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The 'Future' Is Now For John Legend

This article is more than 6 years old.

The first words on John Legend’s new album “Love In The Future” echo for about two minutes: “It’s a new year for love, for love In the future. Not the love I lost ... not the love I lost.” With each reverberating refrain, he reminds us of what we are about to hear, and dares us to keep going.

Two things are apparent about Legend from “Love In The Future”: He is in prime baby-making mode, and he’s simultaneously excited and terrified about his nuptials to Victoria's Secret model Chrissy Teigen. It is only natural that he write his own prenuptial mix tape, much of which we also expect to hear Oct. 20 at the MGM Grand Theater at Foxwoods Casino and Oct. 22 at the Citi Wang Theatre.

Chrissy Teigen and John Legend in Miami Beach two years ago. (J Pat Carter/AP)
Chrissy Teigen and John Legend in Miami Beach two years ago. (J Pat Carter/AP)

“Love in the Future” explores this new chapter of Legend’s story, both musical and personal. Though he played piano for Lauryn Hill’s 1998 classic, “Everything Is Everything,” and his inaugural album “Get Lifted” (2004) earned him three Grammys, it was the single “Save Room” off of “Once Again” (2006) that solidified Legend as a modern soul mainstay. On “Wake Up!,” his 2010 collaboration with The Roots, Legend confronted his aspirations through the sounds of his R&B music heroes. Now, his latest album explores is the culmination of his expectations—for marriage, his career and his new sound.

The first half of “Love in the Future” feels ethereal, yet tightly wound, like harps with steel strings on top of 808 beats. Though we have learned from his last three albums never to expect the same from Legend, the singer still manages to maintain his familiar sexiness and sly vibe. In the album’s lead single “Made To Love,” you can almost hear Legend winking through all the baby puns, (“Soon as I saw you, baby, I had plans/ Plans to do it ‘til we have a baby/ even if the world is crazy”) but beneath the playful lyrics, there is a conflicted 30-something on the cusp of genuine adulthood, eagerly awaiting his chance at happiness and making some “little tax write-offs.”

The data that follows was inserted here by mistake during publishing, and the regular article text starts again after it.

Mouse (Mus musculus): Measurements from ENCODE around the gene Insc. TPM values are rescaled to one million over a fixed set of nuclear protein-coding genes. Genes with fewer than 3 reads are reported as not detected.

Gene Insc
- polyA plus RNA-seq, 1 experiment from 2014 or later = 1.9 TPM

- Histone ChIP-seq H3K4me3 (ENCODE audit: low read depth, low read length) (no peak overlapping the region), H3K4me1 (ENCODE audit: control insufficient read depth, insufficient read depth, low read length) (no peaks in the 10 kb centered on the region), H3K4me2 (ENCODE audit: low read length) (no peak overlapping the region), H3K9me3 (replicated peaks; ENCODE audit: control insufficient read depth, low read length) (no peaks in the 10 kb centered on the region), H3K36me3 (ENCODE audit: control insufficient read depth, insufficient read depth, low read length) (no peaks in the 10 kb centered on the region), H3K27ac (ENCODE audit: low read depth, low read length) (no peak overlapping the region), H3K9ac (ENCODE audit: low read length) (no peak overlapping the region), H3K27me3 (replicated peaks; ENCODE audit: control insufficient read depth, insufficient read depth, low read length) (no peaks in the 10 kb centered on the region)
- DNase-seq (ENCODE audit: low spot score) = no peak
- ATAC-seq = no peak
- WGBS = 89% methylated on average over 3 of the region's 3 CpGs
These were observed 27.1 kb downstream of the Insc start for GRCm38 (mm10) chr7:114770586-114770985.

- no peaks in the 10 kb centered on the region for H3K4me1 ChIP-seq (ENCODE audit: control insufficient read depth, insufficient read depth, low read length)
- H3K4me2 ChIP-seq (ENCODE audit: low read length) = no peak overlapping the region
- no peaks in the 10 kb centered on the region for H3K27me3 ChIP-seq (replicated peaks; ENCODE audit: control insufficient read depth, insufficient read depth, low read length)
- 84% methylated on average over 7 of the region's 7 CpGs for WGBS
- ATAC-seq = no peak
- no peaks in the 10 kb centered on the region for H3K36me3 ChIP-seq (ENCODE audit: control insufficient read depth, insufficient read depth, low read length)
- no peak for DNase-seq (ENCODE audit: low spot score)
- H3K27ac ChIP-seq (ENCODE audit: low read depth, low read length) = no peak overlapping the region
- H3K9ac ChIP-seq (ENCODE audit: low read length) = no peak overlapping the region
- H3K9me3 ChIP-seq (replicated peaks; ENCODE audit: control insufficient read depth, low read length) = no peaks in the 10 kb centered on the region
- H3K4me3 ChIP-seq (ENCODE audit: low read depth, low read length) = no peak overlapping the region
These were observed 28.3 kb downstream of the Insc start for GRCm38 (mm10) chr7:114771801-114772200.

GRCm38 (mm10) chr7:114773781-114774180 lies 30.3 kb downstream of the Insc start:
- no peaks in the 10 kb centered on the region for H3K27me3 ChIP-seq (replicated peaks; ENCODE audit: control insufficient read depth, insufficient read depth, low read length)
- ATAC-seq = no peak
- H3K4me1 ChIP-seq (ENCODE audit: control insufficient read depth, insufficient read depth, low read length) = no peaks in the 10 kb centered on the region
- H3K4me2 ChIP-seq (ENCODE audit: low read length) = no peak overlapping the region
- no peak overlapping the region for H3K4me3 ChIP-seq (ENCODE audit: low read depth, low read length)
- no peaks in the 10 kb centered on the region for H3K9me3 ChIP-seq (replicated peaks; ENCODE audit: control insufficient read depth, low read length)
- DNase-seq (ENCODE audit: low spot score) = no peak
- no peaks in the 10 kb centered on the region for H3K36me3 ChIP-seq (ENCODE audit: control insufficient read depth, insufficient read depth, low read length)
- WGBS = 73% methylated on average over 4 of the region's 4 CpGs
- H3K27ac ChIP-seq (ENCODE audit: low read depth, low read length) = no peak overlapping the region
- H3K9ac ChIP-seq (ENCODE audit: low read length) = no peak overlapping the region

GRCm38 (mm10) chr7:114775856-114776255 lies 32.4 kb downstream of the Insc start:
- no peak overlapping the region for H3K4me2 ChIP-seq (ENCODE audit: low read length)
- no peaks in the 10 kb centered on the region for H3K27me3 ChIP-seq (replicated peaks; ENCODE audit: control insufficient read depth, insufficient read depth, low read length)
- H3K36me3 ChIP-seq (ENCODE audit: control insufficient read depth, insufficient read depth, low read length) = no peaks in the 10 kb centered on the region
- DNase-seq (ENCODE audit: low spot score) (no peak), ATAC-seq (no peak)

Kanye West, Legend’s longtime friend and the album’s executive producer, assumed a hands-off approach while working on “Love in the Future”—he was in the throes of his own album, the both celebrated and critiqued “Yeezus.” West’s influences bleed into Legend’s music, as exemplified in “Dreams,” which exhibits a sensual though vaguely mechanical sound, like a lover’s voice in a synthesizer.

Even at its darkest, “Love in the Future” is unashamedly sexy music. While most of the songs are sensual, they also cradle a domestic ideal that Legend clearly can’t wait to experience. The singer is finally letting go of that “boys will be boys” macho sensibility and starting to dream for himself, for a new life, and a new love.

This program aired on September 25, 2013. The audio for this program is not available.

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